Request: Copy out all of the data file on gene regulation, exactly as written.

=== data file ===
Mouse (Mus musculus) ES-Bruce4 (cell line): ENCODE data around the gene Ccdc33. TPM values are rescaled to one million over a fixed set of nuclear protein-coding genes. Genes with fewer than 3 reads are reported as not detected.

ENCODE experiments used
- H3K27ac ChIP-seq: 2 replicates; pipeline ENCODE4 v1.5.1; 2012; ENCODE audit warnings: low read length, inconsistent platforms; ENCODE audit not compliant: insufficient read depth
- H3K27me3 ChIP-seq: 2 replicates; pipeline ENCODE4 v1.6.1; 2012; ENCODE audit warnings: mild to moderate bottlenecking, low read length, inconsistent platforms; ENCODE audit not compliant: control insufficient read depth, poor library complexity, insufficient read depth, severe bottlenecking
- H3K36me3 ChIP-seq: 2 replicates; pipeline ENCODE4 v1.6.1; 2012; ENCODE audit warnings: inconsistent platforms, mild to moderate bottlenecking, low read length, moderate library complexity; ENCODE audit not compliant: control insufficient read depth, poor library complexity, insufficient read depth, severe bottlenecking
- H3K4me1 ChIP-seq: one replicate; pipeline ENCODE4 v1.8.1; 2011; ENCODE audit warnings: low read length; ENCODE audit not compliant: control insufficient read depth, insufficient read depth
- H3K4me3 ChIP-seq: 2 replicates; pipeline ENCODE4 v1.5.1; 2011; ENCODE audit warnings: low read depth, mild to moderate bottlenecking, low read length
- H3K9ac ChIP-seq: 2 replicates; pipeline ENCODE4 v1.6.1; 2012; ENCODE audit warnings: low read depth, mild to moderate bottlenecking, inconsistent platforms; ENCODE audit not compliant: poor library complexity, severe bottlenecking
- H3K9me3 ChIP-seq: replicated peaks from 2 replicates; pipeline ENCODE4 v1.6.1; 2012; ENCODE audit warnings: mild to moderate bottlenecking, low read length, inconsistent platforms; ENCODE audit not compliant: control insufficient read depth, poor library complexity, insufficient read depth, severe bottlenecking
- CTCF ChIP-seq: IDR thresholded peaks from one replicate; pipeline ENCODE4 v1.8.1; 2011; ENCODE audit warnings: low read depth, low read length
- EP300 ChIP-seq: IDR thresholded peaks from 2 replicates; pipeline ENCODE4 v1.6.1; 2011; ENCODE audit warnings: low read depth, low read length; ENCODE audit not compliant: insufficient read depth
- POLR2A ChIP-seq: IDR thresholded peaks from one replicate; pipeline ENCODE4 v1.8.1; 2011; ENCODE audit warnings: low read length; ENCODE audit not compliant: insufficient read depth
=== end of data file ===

Mouse (Mus musculus) ES-Bruce4 (cell line): ENCODE data around the gene Ccdc33. TPM values are rescaled to one million over a fixed set of nuclear protein-coding genes. Genes with fewer than 3 reads are reported as not detected.

ENCODE experiments used
- H3K27ac ChIP-seq: 2 replicates; pipeline ENCODE4 v1.5.1; 2012; ENCODE audit warnings: low read length, inconsistent platforms; ENCODE audit not compliant: insufficient read depth
- H3K27me3 ChIP-seq: 2 replicates; pipeline ENCODE4 v1.6.1; 2012; ENCODE audit warnings: mild to moderate bottlenecking, low read length, inconsistent platforms; ENCODE audit not compliant: control insufficient read depth, poor library complexity, insufficient read depth, severe bottlenecking
- H3K36me3 ChIP-seq: 2 replicates; pipeline ENCODE4 v1.6.1; 2012; ENCODE audit warnings: inconsistent platforms, mild to moderate bottlenecking, low read length, moderate library complexity; ENCODE audit not compliant: control insufficient read depth, poor library complexity, insufficient read depth, severe bottlenecking
- H3K4me1 ChIP-seq: one replicate; pipeline ENCODE4 v1.8.1; 2011; ENCODE audit warnings: low read length; ENCODE audit not compliant: control insufficient read depth, insufficient read depth
- H3K4me3 ChIP-seq: 2 replicates; pipeline ENCODE4 v1.5.1; 2011; ENCODE audit warnings: low read depth, mild to moderate bottlenecking, low read length
- H3K9ac ChIP-seq: 2 replicates; pipeline ENCODE4 v1.6.1; 2012; ENCODE audit warnings: low read depth, mild to moderate bottlenecking, inconsistent platforms; ENCODE audit not compliant: poor library complexity, severe bottlenecking
- H3K9me3 ChIP-seq: replicated peaks from 2 replicates; pipeline ENCODE4 v1.6.1; 2012; ENCODE audit warnings: mild to moderate bottlenecking, low read length, inconsistent platforms; ENCODE audit not compliant: control insufficient read depth, poor library complexity, insufficient read depth, severe bottlenecking
- CTCF ChIP-seq: IDR thresholded peaks from one replicate; pipeline ENCODE4 v1.8.1; 2011; ENCODE audit warnings: low read depth, low read length
- EP300 ChIP-seq: IDR thresholded peaks from 2 replicates; pipeline ENCODE4 v1.6.1; 2011; ENCODE audit warnings: low read depth, low read length; ENCODE audit not compliant: insufficient read depth
- POLR2A ChIP-seq: IDR thresholded peaks from one replicate; pipeline ENCODE4 v1.8.1; 2011; ENCODE audit warnings: low read length; ENCODE audit not compliant: insufficient read depth